Amartya Sen did a lot of research on the causes of famine and the gist of the conclusions was that lack of food was not a factor at all, and that various market failures were evident (including hoarding, purchases by the British military, price gouging etc.) which explains most of it. This perhaps contradicts Adam Smiths conclusion about bakers, bread and "the hidden hand" that means we can all get fed without benevolent bakers.
I don't disagree with the gist of that, and my belief is that Destitution, not Dearth is what causes famines (there is an Economist article of a few years ago that I could look up but I don't need it to make my point)
India became democratic after about that point, and the Government of India has, ever since, had a program of purchasing and distributing food for the poor, including subsidising food in good times and in bad. I like to call this system a "brute force" way of solving the problem. The "hidden hand" of commerce gets replaced by a very visible hand of the Government. However, is this brute force method foolproof? How expensive is it? Why does Australia not embrace or need something similar?
My assertion is that the policy of the Government of India has got the credit for avoiding famines when in reality, a policy concentrating on social welfare rather than food purchases would have both avoided famine more cheaply, and would have resulted in far higher economic growth meaning it would have been considered "first world" well before the turn of the century.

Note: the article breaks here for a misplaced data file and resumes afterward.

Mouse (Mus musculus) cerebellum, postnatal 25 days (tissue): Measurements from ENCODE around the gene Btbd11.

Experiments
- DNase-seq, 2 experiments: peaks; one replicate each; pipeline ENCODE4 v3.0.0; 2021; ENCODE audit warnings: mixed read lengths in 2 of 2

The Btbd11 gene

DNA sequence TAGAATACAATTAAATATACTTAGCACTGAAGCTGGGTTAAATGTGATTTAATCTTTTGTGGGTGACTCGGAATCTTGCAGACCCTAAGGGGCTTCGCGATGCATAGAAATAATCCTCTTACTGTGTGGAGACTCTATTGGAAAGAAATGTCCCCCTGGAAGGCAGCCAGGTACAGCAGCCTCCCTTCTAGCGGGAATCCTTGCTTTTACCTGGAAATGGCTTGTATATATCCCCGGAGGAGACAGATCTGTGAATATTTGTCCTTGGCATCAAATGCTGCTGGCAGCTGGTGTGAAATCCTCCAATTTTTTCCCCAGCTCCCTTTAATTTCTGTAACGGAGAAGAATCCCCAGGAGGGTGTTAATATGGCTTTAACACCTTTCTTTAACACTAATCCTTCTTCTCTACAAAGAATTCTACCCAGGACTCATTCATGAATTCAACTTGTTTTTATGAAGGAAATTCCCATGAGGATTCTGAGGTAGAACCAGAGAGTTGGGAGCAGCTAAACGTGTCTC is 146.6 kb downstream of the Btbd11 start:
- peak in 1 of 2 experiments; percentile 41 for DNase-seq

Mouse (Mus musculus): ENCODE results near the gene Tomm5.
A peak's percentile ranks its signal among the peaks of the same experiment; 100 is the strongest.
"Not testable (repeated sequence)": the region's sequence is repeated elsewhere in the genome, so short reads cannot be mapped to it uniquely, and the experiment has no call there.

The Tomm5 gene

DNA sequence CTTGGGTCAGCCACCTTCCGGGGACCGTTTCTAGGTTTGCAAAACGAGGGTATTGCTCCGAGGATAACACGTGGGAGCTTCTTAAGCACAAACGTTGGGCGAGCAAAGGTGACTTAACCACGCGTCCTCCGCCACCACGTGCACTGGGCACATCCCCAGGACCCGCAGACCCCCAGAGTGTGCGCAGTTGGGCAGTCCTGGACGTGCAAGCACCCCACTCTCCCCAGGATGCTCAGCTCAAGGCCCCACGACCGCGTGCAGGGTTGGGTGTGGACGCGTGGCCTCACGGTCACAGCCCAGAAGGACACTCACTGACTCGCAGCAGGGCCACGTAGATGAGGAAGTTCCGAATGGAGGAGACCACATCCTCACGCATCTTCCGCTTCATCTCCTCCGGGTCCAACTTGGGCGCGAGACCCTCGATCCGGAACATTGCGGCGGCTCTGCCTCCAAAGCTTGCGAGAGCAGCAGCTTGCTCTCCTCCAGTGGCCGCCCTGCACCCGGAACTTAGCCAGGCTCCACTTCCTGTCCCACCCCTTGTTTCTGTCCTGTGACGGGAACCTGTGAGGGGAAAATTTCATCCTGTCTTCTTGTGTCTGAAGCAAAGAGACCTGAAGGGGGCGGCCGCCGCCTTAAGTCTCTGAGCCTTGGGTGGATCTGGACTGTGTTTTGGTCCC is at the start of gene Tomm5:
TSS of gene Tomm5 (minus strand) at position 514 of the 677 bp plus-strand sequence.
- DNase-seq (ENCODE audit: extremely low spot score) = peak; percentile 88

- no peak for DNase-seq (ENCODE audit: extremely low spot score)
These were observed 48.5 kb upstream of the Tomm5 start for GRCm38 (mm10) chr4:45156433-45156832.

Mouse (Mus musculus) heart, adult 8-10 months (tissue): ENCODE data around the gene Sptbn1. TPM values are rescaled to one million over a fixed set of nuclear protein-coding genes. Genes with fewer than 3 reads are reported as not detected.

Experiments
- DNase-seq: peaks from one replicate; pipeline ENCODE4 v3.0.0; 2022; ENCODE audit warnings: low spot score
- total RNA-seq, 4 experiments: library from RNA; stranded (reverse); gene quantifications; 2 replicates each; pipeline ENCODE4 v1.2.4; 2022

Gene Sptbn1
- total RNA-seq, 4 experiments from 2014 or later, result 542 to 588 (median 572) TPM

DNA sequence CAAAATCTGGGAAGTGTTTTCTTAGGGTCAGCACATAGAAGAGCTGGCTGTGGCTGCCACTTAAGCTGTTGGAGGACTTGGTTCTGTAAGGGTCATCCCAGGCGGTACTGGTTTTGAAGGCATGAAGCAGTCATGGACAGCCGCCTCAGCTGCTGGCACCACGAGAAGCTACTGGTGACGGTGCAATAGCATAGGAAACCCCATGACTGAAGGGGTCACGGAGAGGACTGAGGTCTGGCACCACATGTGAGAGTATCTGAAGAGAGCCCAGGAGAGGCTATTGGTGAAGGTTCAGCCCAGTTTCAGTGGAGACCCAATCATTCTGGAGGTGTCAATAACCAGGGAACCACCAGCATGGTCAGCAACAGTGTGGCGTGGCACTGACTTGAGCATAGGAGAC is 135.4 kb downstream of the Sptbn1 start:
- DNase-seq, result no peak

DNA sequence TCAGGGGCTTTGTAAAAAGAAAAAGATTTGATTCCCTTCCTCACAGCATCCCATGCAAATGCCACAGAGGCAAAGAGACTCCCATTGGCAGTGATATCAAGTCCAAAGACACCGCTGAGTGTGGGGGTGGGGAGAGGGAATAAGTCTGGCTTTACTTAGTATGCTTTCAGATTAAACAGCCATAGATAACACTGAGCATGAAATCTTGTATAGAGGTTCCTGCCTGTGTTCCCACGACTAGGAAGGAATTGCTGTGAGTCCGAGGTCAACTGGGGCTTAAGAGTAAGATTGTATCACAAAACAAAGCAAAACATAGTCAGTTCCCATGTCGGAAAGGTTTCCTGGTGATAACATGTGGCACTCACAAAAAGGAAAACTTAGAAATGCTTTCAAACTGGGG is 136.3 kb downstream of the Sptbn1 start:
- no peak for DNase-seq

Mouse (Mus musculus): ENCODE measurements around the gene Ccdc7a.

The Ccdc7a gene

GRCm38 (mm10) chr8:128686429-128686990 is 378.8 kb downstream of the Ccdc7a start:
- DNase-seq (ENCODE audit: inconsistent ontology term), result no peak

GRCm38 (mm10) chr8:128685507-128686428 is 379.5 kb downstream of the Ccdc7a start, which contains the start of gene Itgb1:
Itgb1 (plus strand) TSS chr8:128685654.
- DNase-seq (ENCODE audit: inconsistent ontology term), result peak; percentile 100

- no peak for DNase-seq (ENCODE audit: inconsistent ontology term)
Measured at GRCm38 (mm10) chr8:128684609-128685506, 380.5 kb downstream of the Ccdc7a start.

I completely disagree with the policy conclusion that Governments becoming buyers and sellers in the market is a good way to avoid the market failures that cause famines. Certainly there must be enough storage capacity for store levels to increase when prices are low, and drawn upon when prices are high, if only to buy enough time for suppliers to ramp up/down production/imports (panic buyers are profitable, if supply can be ramped up) . Social welfare to avoid destitution should be done with money or food vouchers rather than the food itself, so that market signals still function at the farm level (small farms will not ramp up production if the Government doesn't offer a higher purchase price). Governments are just as capable as individuals of hoarding, price gouging etc. when it comes to/from other countries, so what may be of benefit for a country in isolation may still be a complete disaster to an inoccent other country which has become destitute.
This is to say there is still a dearth of situations where Governments should involve themselves in consumables. Nor any situations where private interests should own infrastructure. That is not necessarily about whether an outcome is an aim of a policy, but whether the policy is equipped to give the desired result.